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Marty and Ethel Rich | Independent Through-and-Through


The rural roads leading to Bryce Canyon are arguably some of the prettiest in Southern Utah. The vistas are breath taking: occasional outcroppings of red rock, valleys of sagebrush and juniper trees, picturesque towns with old-fashioned shops, and alpine slopes. Along Highway 12 – not far from the Canyon – a white hotel and restaurant sit in the midst of meadows and clusters of pine trees.

Bryce Canyon Pines hotel and restaurant are far removed from the bustle of urban life. Consequently, owners Marty and Ethel Rich understand the classic principles of hard work and self-sufficiency.

Marty learned these traits from his parents and grandparents. In the 1940s, Marty’s grandfather built a gas station and honkytonk at the side of the highway. Although crippled from a logging accident, he laid the building’s wooden dance floor by hand.

The old building is now used as the restaurant, with the same wooden floor still in use.

Marty’s grandfather and father hand-dug numerous wells on the property. After his parents decided to build a hotel in the 1970s, Marty watched his father and mother hard at work to make the Bryce Canyon Pines was a welcoming place for guests.

Marty grew up on the premises and recalls working hard as a boy. If something broke, he was trained to fix it. If livestock needed to be cared for, he was required to do so.

For example, one day, after dismounting his horse in the yard, Marty entered the house for a few moments. When he returned outside, the horse had vanished. Marty frantically searched the property, but to no avail. A short time later, he realized that his horse had fallen into the septic tank. Miraculously, the horse survived the fall with no broken bones. However, it was Marty’s duty to thoroughly wash the animal – a task he still wrinkles his nose at in memory.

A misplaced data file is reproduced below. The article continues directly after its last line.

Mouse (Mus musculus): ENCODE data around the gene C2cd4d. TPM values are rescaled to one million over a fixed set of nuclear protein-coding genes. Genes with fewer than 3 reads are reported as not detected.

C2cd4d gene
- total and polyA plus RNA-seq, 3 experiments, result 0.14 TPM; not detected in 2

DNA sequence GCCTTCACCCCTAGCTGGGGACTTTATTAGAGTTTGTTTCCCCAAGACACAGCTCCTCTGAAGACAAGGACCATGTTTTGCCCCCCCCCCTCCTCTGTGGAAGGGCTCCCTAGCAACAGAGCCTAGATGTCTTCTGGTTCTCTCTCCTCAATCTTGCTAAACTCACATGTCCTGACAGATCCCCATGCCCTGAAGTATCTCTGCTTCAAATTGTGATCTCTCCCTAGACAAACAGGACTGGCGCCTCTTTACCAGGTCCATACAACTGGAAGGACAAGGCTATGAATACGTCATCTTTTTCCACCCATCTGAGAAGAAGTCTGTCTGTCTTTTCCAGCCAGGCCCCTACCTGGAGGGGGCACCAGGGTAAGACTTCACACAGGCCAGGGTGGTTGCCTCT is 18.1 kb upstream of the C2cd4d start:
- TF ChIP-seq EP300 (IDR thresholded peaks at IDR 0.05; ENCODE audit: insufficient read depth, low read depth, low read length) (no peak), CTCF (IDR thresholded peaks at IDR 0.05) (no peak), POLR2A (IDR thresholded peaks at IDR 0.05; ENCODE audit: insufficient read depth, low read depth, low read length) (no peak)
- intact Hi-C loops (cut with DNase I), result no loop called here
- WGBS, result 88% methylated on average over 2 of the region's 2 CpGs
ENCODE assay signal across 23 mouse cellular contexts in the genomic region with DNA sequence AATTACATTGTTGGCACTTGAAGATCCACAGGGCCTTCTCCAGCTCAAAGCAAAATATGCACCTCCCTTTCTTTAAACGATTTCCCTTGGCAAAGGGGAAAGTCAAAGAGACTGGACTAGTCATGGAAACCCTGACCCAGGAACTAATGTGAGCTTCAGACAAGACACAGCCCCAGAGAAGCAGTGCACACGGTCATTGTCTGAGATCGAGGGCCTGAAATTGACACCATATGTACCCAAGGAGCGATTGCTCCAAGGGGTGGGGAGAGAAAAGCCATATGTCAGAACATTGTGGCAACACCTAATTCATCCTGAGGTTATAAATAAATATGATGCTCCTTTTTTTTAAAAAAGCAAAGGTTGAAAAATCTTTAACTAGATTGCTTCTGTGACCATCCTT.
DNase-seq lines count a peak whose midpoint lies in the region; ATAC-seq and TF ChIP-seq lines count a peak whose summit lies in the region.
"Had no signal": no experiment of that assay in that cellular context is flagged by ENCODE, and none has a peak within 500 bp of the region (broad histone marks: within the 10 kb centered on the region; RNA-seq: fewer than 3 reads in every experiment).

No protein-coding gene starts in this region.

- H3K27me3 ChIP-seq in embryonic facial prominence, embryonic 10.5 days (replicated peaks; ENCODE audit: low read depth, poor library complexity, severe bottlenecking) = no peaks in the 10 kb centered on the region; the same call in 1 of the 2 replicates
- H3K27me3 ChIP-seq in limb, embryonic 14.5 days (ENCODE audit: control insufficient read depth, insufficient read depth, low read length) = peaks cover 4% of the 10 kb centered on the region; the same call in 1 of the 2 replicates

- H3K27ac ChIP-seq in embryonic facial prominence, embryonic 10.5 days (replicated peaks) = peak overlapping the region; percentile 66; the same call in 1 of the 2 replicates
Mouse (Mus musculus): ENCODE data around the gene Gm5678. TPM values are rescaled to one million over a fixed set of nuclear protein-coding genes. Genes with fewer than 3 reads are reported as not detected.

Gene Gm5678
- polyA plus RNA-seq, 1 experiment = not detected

Growing up on a dairy farm, Ethel was no stranger to long, hard hours and being self-reliant either. She began working at the restaurant as a teenager. After meeting Marty, the two eventually fell in love and married.

Currently, Ethel makes 30 to 40 pies for the restaurant each day – a task leading her to national acclaim. Her blueberry pie was nominated among the top 20 pies in the nation by Best of America’s Foods. The pies vary from fruit to cream pies with the most unique being a sour cream raisin – her great grandmother’s own creation.

Marty and Ethel continue in their ancestors’ tradition to make the Bryce Canyon Pines a welcoming location for guests and local residents.

“It’s rewarding because you get to meet a lot of people,” Ethel said.

In addition to their business, the Richs continue to build strong relationships with their family and the community. When their son began taking a serious interest in roping, they built a large barn with an accompanying arena to be used by their children and friends in the winter. Marty said he had to haul in 27 loads of red dirt to fill the entire arena.

Although running the Bryce Canyon Pines requires an incredible amount of dedication and even longer work hours, Marty and Ethel cannot imagine where else they would go.

“If you ever are raised in the mountains, they get calling you,” Marty said with a smile.

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